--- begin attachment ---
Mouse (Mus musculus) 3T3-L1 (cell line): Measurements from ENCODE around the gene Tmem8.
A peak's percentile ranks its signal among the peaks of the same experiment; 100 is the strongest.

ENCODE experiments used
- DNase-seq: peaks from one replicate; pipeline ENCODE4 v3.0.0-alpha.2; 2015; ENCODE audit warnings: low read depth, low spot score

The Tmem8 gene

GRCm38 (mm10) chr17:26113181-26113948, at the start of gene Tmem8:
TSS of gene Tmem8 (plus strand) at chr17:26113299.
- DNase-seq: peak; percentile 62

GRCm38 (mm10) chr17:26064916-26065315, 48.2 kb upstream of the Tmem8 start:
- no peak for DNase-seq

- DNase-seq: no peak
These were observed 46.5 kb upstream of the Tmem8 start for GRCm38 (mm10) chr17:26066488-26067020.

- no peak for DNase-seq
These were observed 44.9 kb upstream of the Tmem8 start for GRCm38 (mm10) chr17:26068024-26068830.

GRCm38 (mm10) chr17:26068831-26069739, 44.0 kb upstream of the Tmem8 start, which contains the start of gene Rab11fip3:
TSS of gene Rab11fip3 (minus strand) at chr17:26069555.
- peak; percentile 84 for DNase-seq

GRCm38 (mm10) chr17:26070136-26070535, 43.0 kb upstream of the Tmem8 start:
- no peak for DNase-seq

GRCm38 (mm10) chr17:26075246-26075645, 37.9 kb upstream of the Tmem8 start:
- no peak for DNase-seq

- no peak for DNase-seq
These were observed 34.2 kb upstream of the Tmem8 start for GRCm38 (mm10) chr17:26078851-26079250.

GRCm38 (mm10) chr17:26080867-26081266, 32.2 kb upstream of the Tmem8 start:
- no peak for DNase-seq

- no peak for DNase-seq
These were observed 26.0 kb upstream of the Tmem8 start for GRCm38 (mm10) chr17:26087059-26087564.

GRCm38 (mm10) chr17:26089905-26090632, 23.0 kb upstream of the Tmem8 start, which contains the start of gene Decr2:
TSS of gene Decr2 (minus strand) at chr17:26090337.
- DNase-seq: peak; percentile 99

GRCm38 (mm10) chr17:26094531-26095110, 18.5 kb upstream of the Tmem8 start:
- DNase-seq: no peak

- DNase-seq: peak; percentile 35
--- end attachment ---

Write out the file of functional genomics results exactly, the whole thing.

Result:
Mouse (Mus musculus) 3T3-L1 (cell line): Measurements from ENCODE around the gene Tmem8.
A peak's percentile ranks its signal among the peaks of the same experiment; 100 is the strongest.

ENCODE experiments used
- DNase-seq: peaks from one replicate; pipeline ENCODE4 v3.0.0-alpha.2; 2015; ENCODE audit warnings: low read depth, low spot score

The Tmem8 gene

GRCm38 (mm10) chr17:26113181-26113948, at the start of gene Tmem8:
TSS of gene Tmem8 (plus strand) at chr17:26113299.
- DNase-seq: peak; percentile 62

GRCm38 (mm10) chr17:26064916-26065315, 48.2 kb upstream of the Tmem8 start:
- no peak for DNase-seq

- DNase-seq: no peak
These were observed 46.5 kb upstream of the Tmem8 start for GRCm38 (mm10) chr17:26066488-26067020.

- no peak for DNase-seq
These were observed 44.9 kb upstream of the Tmem8 start for GRCm38 (mm10) chr17:26068024-26068830.

GRCm38 (mm10) chr17:26068831-26069739, 44.0 kb upstream of the Tmem8 start, which contains the start of gene Rab11fip3:
TSS of gene Rab11fip3 (minus strand) at chr17:26069555.
- peak; percentile 84 for DNase-seq

GRCm38 (mm10) chr17:26070136-26070535, 43.0 kb upstream of the Tmem8 start:
- no peak for DNase-seq

GRCm38 (mm10) chr17:26075246-26075645, 37.9 kb upstream of the Tmem8 start:
- no peak for DNase-seq

- no peak for DNase-seq
These were observed 34.2 kb upstream of the Tmem8 start for GRCm38 (mm10) chr17:26078851-26079250.

GRCm38 (mm10) chr17:26080867-26081266, 32.2 kb upstream of the Tmem8 start:
- no peak for DNase-seq

- no peak for DNase-seq
These were observed 26.0 kb upstream of the Tmem8 start for GRCm38 (mm10) chr17:26087059-26087564.

GRCm38 (mm10) chr17:26089905-26090632, 23.0 kb upstream of the Tmem8 start, which contains the start of gene Decr2:
TSS of gene Decr2 (minus strand) at chr17:26090337.
- DNase-seq: peak; percentile 99

GRCm38 (mm10) chr17:26094531-26095110, 18.5 kb upstream of the Tmem8 start:
- DNase-seq: no peak

- DNase-seq: peak; percentile 35